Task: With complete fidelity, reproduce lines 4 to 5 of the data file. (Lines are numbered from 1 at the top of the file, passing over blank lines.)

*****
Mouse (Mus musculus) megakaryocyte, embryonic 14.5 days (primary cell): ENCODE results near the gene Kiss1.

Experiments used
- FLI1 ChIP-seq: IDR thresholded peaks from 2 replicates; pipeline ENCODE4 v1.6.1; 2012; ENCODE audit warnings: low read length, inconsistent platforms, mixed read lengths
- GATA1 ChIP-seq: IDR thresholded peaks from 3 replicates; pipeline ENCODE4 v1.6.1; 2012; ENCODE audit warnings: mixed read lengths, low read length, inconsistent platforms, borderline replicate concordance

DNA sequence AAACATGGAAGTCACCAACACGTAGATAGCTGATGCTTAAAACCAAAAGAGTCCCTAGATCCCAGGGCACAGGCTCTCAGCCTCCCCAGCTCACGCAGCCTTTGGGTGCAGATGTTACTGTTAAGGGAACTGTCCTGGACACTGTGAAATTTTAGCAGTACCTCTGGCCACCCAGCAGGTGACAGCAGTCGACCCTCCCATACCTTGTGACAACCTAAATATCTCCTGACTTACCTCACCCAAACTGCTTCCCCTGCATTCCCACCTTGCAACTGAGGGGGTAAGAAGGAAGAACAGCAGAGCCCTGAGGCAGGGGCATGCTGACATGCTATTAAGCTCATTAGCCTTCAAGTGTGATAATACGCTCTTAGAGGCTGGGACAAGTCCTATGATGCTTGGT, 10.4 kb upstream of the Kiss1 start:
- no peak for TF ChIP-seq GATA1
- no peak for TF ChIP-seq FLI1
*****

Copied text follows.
- GATA1 ChIP-seq: IDR thresholded peaks from 3 replicates; pipeline ENCODE4 v1.6.1; 2012; ENCODE audit warnings: mixed read lengths, low read length, inconsistent platforms, borderline replicate concordance

DNA sequence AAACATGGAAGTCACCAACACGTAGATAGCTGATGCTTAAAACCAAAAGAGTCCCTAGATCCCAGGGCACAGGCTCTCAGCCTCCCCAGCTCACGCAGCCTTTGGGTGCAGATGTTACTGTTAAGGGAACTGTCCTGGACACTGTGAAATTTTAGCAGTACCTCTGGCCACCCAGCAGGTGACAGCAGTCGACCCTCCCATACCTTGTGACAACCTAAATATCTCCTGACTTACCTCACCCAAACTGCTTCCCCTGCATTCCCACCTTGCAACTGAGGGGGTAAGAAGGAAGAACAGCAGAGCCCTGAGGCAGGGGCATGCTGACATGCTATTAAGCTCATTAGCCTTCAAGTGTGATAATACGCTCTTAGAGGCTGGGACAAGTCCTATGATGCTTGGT, 10.4 kb upstream of the Kiss1 start: